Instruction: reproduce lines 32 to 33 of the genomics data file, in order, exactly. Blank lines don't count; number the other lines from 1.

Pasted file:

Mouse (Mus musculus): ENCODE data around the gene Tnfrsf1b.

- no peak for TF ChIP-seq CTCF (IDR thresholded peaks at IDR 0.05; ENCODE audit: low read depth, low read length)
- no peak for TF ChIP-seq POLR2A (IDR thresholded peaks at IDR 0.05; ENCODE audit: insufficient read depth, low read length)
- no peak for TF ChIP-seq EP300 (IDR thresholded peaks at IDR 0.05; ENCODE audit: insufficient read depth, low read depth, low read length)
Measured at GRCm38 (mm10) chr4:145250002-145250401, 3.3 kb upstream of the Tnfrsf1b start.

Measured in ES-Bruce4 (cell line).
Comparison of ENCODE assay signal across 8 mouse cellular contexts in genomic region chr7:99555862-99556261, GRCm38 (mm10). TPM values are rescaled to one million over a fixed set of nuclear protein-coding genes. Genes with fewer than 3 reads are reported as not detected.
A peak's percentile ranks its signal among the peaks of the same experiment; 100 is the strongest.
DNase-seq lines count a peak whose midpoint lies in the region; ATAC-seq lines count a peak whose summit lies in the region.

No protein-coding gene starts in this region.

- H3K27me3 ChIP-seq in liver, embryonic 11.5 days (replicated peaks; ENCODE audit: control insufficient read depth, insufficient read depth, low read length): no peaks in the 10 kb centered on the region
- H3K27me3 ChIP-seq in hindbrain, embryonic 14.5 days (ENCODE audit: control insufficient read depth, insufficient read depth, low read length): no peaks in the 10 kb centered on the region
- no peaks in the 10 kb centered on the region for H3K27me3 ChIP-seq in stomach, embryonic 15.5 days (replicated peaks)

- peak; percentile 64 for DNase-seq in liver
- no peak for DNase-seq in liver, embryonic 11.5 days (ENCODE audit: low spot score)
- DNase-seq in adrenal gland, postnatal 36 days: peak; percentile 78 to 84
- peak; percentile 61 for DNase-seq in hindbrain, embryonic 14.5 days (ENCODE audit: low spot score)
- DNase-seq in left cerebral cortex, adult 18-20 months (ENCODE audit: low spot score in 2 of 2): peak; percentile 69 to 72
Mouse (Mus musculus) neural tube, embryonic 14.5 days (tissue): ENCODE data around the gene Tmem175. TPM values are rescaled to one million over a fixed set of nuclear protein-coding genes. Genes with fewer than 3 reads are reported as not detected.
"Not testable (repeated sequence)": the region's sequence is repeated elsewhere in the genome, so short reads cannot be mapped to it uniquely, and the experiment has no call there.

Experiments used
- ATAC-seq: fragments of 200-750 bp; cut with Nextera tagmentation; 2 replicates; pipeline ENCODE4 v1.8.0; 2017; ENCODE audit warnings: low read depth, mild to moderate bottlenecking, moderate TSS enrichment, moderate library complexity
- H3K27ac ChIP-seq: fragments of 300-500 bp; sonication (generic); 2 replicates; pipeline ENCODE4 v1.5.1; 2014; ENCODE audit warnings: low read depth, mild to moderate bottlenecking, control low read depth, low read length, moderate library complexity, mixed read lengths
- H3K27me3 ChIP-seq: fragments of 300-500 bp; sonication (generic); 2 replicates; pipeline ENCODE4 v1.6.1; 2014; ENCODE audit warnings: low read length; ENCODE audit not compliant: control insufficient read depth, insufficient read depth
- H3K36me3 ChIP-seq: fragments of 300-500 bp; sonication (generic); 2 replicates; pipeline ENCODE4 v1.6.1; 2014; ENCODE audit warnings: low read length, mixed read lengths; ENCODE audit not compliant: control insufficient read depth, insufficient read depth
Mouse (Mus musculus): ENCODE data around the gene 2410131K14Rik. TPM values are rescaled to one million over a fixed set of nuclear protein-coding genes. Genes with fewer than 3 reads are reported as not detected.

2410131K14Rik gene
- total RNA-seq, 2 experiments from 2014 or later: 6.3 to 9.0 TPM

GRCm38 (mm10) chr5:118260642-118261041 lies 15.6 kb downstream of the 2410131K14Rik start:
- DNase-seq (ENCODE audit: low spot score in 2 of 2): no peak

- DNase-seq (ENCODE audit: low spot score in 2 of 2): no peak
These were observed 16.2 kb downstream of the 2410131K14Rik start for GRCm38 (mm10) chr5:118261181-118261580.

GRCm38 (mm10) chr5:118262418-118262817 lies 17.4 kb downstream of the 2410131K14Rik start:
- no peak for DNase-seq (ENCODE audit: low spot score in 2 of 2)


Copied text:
These were observed 16.2 kb downstream of the 2410131K14Rik start for GRCm38 (mm10) chr5:118261181-118261580.

GRCm38 (mm10) chr5:118262418-118262817 lies 17.4 kb downstream of the 2410131K14Rik start: